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Mt. Olive Baptist Church, Albuquerque, New Mexico (1899- )

Arriving in Albuquerque, New Mexico Territory, in 1898, Mrs. Tabytha Watson began the organization of a Baptist church with prayer meetings which included her two children, in her home. By the following year the church was named Mt. Olive Baptist and members raised $135 to purchase a lot at 510 Lead Avenue. A small white frame hall was built at the back of the lot for church services. In 1901 Rev. John B. Bell from Phoenix, Arizona Territory, was called as the pastor. Baptismal services were first performed in the Rio Grande River until a baptismal pool was built in the church. A new brick building was finished by 1909, including a pump organ which was donated for musical praise in services.

The black population of the Albuquerque area has always been small. In 1900 the total city population was 6,230 with only 226 African Americans.  Most of them were farmer workers, domestic servants, and ex-soldiers, mostly from the South, looking for better opportunities in the Southwest.  

By 1934 the church had purchased adjacent properties and built a parsonage.  The church building now had Sunday School rooms as well as dining and kitchen facilities. Early members remembered the Church’s historic Fourth of July celebrations marked by transportation to nearby parks provided by stagecoach. Despite their differing denominations, Grant Chapel AME Church in Albuquerque and Mt. Olive Baptist often shared the sponsorship of social events over the years.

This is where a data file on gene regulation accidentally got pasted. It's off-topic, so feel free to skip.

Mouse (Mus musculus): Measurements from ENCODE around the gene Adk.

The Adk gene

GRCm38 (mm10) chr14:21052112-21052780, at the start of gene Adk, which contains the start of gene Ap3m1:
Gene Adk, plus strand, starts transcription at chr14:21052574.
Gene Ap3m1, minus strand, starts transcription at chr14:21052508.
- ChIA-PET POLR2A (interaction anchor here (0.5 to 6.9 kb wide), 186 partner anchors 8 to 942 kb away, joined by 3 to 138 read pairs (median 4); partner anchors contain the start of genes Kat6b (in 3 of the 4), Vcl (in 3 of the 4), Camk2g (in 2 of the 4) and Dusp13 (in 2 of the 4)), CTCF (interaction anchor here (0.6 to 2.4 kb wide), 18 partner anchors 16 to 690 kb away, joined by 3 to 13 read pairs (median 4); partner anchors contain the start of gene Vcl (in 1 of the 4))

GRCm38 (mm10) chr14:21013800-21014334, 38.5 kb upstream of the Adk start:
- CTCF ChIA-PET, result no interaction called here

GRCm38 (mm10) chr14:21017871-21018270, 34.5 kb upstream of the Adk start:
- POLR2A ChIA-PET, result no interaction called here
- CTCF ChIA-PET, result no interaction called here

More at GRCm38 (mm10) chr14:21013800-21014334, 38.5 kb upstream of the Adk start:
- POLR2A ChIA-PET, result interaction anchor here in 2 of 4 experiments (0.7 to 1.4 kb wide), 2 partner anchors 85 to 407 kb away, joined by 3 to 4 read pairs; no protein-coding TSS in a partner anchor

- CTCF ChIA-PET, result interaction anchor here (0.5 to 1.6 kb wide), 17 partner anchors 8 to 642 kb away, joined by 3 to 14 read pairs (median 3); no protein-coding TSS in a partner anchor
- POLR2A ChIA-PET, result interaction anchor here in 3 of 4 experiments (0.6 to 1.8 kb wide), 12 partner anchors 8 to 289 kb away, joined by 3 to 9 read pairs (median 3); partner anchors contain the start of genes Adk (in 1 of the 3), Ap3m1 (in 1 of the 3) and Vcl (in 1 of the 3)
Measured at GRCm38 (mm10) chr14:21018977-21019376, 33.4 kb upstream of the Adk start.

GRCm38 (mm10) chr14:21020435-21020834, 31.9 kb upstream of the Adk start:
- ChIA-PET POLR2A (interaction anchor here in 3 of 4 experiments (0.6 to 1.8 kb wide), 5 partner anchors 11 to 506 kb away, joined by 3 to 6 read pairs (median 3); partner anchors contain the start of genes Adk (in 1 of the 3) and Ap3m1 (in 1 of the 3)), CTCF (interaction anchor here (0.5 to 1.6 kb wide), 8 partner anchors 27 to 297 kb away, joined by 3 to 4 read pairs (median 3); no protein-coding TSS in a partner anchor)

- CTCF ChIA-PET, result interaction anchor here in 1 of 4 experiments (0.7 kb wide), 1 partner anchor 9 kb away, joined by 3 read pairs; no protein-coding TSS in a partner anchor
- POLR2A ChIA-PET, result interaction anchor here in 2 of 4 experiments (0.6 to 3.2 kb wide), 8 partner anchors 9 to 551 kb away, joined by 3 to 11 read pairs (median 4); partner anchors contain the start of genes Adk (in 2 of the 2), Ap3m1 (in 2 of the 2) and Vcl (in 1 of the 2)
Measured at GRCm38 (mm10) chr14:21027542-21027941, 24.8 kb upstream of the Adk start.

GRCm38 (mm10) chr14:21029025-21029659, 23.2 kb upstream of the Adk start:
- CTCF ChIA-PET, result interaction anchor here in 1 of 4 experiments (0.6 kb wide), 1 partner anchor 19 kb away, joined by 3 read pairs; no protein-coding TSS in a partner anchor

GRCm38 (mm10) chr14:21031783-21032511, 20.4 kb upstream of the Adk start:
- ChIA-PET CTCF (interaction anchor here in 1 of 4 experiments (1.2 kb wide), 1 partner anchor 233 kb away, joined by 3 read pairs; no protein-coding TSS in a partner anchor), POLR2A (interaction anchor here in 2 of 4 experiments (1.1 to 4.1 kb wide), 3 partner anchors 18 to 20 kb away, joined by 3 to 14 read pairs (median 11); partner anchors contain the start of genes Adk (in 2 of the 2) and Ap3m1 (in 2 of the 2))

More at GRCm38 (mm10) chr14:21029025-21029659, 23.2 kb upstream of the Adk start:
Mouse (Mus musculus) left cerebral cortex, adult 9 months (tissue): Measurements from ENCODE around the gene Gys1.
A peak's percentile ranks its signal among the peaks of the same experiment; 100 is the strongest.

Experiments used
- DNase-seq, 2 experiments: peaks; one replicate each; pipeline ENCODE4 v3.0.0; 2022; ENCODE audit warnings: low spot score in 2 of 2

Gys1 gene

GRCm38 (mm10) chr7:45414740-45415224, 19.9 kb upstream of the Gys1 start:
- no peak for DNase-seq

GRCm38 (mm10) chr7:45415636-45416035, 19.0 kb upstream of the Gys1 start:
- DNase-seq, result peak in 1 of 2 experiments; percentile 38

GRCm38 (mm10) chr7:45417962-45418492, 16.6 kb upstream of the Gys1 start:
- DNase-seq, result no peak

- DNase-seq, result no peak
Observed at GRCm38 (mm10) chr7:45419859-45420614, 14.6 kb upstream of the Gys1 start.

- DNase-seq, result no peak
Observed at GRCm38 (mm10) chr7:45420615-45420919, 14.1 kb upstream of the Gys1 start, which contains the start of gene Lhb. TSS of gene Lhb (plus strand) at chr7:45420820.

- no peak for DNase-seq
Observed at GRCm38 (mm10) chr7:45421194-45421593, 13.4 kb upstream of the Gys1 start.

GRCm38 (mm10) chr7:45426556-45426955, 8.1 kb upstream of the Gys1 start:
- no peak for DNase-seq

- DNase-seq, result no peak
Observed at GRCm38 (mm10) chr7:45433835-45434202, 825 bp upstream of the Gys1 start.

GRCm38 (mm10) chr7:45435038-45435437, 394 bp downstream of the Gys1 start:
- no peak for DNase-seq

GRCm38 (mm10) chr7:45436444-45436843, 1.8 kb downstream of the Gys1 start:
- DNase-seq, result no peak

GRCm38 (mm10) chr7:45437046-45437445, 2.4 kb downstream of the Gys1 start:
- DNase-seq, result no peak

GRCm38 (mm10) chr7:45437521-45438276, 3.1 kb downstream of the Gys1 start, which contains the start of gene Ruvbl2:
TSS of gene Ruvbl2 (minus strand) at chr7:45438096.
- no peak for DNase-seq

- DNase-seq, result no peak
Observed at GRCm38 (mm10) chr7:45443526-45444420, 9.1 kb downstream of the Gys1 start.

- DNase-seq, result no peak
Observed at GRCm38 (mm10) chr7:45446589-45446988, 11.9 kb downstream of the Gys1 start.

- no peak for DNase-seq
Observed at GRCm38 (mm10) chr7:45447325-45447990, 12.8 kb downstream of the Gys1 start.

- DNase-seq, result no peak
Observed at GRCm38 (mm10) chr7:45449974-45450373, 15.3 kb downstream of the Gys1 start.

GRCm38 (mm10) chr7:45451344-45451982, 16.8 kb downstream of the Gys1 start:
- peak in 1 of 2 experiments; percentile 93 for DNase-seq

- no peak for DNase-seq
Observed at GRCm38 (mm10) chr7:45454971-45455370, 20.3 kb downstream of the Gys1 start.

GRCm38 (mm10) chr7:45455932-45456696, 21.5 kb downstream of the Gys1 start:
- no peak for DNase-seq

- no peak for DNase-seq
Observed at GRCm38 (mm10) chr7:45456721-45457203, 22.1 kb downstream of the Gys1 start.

Mt. Olive served the growing black community of Albuquerque over the next century.  By 2000 there were 13,854 blacks out of a total population of 448,607.  Church members experienced the early years of segregated schools and limited business and higher educational opportunities.  They also survived to see far more racial integration and social progress for local blacks.  Today Mt. Olive annually celebrates special activities on Martin Luther King Day and projects centering on February’s African American History Month.

In 1970 under the leadership of Rev. W. C. Trotter the

National Trust for Historic Preservation

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